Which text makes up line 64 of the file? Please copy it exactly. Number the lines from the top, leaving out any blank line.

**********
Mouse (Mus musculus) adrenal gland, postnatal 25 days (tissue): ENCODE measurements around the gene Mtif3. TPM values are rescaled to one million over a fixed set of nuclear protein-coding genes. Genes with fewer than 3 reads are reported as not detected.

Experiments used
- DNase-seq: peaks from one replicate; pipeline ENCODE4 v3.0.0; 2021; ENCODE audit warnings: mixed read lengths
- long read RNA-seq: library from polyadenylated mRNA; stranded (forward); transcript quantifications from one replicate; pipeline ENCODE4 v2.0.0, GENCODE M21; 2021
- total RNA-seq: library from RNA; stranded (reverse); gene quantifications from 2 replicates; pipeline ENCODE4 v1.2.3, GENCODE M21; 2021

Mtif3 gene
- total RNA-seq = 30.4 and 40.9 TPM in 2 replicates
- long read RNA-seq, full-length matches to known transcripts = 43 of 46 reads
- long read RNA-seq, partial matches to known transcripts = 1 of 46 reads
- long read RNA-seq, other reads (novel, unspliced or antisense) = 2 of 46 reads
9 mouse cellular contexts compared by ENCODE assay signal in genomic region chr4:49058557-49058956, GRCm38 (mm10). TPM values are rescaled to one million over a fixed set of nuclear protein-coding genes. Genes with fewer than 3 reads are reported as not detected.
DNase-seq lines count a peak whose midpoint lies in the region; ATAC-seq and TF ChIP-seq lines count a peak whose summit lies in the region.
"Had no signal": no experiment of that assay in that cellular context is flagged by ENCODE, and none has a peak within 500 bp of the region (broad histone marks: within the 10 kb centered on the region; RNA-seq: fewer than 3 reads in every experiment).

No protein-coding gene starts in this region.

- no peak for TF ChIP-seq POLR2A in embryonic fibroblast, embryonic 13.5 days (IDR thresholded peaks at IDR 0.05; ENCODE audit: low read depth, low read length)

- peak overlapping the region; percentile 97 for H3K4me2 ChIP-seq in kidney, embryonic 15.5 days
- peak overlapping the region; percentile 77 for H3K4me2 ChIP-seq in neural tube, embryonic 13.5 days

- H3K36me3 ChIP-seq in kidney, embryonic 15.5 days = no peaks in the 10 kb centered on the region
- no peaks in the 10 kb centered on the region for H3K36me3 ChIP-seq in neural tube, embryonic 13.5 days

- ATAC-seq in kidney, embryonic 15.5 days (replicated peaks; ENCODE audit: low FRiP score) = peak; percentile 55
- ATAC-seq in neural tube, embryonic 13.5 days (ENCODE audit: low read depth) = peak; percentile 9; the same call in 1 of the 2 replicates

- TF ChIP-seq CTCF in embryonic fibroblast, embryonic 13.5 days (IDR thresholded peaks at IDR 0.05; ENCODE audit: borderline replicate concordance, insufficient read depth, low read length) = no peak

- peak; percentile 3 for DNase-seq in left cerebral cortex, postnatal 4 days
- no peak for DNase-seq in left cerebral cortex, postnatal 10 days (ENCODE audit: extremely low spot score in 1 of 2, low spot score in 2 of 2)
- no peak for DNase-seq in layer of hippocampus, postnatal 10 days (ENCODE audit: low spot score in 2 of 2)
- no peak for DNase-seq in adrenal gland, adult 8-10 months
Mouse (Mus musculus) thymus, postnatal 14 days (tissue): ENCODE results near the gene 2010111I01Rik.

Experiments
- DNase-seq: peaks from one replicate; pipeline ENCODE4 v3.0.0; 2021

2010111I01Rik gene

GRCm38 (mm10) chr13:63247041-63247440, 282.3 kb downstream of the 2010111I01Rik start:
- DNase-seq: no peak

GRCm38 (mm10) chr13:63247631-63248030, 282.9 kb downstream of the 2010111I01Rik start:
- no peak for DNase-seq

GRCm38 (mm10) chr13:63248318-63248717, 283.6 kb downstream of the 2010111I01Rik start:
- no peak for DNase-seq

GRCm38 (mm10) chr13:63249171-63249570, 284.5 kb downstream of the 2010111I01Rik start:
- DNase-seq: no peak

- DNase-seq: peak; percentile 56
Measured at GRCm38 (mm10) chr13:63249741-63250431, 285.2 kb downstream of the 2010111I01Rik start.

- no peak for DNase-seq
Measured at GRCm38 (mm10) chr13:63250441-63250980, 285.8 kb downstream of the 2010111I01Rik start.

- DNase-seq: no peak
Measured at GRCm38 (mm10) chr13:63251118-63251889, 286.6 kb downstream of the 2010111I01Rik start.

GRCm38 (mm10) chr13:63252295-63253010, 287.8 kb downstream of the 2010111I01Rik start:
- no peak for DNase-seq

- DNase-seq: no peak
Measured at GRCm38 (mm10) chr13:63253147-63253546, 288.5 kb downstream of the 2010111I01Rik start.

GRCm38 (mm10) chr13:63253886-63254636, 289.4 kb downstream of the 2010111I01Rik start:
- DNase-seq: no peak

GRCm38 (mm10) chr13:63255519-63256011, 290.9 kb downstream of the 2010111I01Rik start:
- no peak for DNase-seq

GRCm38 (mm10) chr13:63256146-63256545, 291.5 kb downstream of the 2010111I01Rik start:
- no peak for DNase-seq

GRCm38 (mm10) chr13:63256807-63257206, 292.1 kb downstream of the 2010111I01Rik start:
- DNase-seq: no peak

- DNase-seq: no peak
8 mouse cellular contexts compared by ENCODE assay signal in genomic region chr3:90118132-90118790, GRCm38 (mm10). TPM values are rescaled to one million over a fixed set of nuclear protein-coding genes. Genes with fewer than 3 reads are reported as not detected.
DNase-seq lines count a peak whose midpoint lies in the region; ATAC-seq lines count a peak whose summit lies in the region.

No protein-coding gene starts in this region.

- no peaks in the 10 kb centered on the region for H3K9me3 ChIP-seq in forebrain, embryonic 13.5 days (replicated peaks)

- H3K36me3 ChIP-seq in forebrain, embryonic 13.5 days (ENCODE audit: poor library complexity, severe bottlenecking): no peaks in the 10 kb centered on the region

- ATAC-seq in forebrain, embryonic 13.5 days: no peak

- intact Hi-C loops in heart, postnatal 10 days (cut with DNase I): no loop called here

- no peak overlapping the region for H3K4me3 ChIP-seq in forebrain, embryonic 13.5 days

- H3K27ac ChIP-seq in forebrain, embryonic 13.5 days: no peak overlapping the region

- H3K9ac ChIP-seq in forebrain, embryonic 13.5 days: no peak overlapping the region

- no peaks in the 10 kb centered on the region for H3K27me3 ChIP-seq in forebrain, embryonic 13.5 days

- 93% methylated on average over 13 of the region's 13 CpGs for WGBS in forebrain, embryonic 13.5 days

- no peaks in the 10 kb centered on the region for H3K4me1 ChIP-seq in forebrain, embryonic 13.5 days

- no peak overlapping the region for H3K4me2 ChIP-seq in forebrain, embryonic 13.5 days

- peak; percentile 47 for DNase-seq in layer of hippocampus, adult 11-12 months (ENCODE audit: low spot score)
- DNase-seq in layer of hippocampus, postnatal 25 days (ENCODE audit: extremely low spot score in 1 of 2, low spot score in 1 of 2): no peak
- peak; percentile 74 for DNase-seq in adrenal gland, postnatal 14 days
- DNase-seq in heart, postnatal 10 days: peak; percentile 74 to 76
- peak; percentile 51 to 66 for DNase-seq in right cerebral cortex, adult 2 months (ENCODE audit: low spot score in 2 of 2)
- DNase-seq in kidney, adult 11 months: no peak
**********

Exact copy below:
- intact Hi-C loops in heart, postnatal 10 days (cut with DNase I): no loop called here